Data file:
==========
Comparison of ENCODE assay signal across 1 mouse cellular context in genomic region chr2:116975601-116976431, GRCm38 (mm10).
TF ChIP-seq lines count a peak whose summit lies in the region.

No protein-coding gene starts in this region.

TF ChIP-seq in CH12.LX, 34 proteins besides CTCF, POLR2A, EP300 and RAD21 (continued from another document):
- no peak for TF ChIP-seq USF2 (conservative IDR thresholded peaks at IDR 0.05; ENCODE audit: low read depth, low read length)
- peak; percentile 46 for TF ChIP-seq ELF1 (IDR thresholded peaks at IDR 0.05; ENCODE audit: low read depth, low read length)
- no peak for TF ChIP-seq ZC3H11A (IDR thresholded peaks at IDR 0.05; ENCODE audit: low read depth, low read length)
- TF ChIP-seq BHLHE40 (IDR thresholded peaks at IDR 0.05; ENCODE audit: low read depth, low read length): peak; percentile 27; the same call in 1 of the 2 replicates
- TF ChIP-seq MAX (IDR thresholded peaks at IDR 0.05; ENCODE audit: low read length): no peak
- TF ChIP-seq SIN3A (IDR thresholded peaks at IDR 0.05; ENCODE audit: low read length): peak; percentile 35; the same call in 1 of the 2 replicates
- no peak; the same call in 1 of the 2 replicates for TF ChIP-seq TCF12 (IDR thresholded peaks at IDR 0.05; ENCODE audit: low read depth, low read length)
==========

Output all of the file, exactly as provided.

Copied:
Comparison of ENCODE assay signal across 1 mouse cellular context in genomic region chr2:116975601-116976431, GRCm38 (mm10).
TF ChIP-seq lines count a peak whose summit lies in the region.

No protein-coding gene starts in this region.

TF ChIP-seq in CH12.LX, 34 proteins besides CTCF, POLR2A, EP300 and RAD21 (continued from another document):
- no peak for TF ChIP-seq USF2 (conservative IDR thresholded peaks at IDR 0.05; ENCODE audit: low read depth, low read length)
- peak; percentile 46 for TF ChIP-seq ELF1 (IDR thresholded peaks at IDR 0.05; ENCODE audit: low read depth, low read length)
- no peak for TF ChIP-seq ZC3H11A (IDR thresholded peaks at IDR 0.05; ENCODE audit: low read depth, low read length)
- TF ChIP-seq BHLHE40 (IDR thresholded peaks at IDR 0.05; ENCODE audit: low read depth, low read length): peak; percentile 27; the same call in 1 of the 2 replicates
- TF ChIP-seq MAX (IDR thresholded peaks at IDR 0.05; ENCODE audit: low read length): no peak
- TF ChIP-seq SIN3A (IDR thresholded peaks at IDR 0.05; ENCODE audit: low read length): peak; percentile 35; the same call in 1 of the 2 replicates
- no peak; the same call in 1 of the 2 replicates for TF ChIP-seq TCF12 (IDR thresholded peaks at IDR 0.05; ENCODE audit: low read depth, low read length)